Birgit Weyhe’s Madgermanes is a book in the vein of Joe Sacco’s most recent graphic work, Paying the Land, in that what we have here is a book of graphic reportage on a story that you might not be familiar with but that has ramifications and resonances for the world in which we find ourselves.
Where Sacco interrogated the ways in which Native Americans and Native Canadians were abused, Weyhe’s book concerns natives of Mozambique who took part in an initiative between “two socialist sister states”, Mozambique and Germany. Basically, a shedload of people left their homes to go and work in Germany where they were housed and given pittance wages in the knowledge that they would receive the larger part of their wages either when they returned home or at a later date. Of course, the monies have all since disappeared, if they ever existed.
Amalgamating many stories she was told into three ostensibly made-up characters allows Weyhe to speak for people who otherwise don’t have a voice (and who, quite possibly, may be involved with court cases trying to reclaim the money stolen from them). And so we follow ‘Jose’, ‘Basilio’ and ‘Annabella’, as they leave their homes, as they take jobs and try to better themselves, as they find love, as they fall out one with the other, and as they return home, or stay, only to find themselves creatures of neither world.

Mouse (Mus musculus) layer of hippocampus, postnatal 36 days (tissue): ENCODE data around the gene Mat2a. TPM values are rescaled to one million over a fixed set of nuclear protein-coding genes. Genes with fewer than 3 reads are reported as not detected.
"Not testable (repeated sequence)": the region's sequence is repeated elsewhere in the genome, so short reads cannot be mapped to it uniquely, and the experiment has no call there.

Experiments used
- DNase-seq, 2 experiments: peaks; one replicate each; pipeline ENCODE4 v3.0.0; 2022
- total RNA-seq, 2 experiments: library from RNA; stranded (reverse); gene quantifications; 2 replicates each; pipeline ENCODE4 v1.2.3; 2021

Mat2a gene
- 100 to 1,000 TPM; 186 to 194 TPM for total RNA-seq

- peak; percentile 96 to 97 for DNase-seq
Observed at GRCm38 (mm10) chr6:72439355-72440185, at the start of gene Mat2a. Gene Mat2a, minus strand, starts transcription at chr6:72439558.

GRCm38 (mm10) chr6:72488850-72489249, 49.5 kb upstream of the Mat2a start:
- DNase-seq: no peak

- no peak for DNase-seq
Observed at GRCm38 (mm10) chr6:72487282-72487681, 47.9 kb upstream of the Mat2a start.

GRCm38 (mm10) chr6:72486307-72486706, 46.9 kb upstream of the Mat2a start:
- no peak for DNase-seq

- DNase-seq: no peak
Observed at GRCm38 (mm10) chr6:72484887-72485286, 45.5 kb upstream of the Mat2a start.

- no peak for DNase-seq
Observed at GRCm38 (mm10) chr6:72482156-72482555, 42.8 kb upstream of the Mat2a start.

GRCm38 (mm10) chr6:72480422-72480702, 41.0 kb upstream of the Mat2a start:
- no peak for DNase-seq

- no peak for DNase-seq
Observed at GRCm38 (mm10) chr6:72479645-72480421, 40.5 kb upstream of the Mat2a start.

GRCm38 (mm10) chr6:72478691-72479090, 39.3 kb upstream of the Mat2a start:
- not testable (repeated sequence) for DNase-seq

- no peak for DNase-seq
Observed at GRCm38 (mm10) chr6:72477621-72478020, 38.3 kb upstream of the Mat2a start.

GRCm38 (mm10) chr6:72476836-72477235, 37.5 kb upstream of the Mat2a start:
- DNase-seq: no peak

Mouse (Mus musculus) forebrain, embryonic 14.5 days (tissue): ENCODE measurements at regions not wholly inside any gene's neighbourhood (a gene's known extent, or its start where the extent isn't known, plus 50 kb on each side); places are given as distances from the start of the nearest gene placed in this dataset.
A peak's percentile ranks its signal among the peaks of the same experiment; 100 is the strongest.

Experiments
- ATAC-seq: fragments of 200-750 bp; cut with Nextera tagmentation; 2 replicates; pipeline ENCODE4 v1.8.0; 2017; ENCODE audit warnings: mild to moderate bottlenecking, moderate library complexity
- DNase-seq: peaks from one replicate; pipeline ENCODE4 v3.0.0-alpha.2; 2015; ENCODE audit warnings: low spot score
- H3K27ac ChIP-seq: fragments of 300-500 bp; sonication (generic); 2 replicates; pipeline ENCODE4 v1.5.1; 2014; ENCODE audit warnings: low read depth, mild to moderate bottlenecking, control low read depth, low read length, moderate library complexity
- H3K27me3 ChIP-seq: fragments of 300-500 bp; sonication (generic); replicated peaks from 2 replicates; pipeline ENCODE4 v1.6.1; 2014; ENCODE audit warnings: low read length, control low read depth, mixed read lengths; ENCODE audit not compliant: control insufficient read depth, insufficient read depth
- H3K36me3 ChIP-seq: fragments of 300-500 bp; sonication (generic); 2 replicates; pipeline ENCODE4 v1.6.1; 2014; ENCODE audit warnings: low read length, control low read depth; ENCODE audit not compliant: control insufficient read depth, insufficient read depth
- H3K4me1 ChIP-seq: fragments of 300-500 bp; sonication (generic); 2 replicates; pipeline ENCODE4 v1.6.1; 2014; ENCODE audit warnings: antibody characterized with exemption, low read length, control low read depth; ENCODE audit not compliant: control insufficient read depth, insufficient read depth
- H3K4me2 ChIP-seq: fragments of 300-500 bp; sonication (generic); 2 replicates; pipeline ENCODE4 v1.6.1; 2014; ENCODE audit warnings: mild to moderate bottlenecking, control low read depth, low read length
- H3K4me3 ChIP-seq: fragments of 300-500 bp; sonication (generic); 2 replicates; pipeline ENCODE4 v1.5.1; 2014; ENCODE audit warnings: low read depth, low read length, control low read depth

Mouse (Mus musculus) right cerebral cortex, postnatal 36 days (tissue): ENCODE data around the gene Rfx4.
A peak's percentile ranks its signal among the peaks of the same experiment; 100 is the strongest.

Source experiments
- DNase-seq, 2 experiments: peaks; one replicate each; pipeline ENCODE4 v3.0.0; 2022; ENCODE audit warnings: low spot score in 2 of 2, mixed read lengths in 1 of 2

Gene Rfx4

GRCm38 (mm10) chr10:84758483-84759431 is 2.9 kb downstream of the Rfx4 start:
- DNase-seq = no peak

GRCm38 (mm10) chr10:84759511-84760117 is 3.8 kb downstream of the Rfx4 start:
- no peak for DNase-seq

Weyhe does not overwhelm the reader with words or details. Her art, expressed in almost clay-like duotone, serves to keep the story front and centre. This is one of those cases where the story is enough. It also serves as an another reminder of how people need people, how society needs people, to function, irrespective of where those people come from. I read this book as the fall-out from Brexit started to be known, with idiots scrapping over their place in a queue on petrol forecourts all over the country, as Government – this terrible, ugly, ignorant Government of rich Etonians, attempts to flatter and cajole the very people it sent away not six months ago, to just help us through a difficult patch before we send them home again at Christmas. This, I thought to myself, is where racism gets you.
So: read Madgermanes. Soak yourself in other people’s stories. Absorb some important history. Broaden your horizons. However wide your perspective, it can always be wider. However progressive you consider yourself to be, you can always be more progressive. And if you’re an idiot who tars vast swathes of people with a single brush, maybe read this (because reading something other than online conspiracy theories will help you) and learn something.
Any Cop?: It’s a sad and terrible story in many ways, albeit beautifully wrought and beautifully told.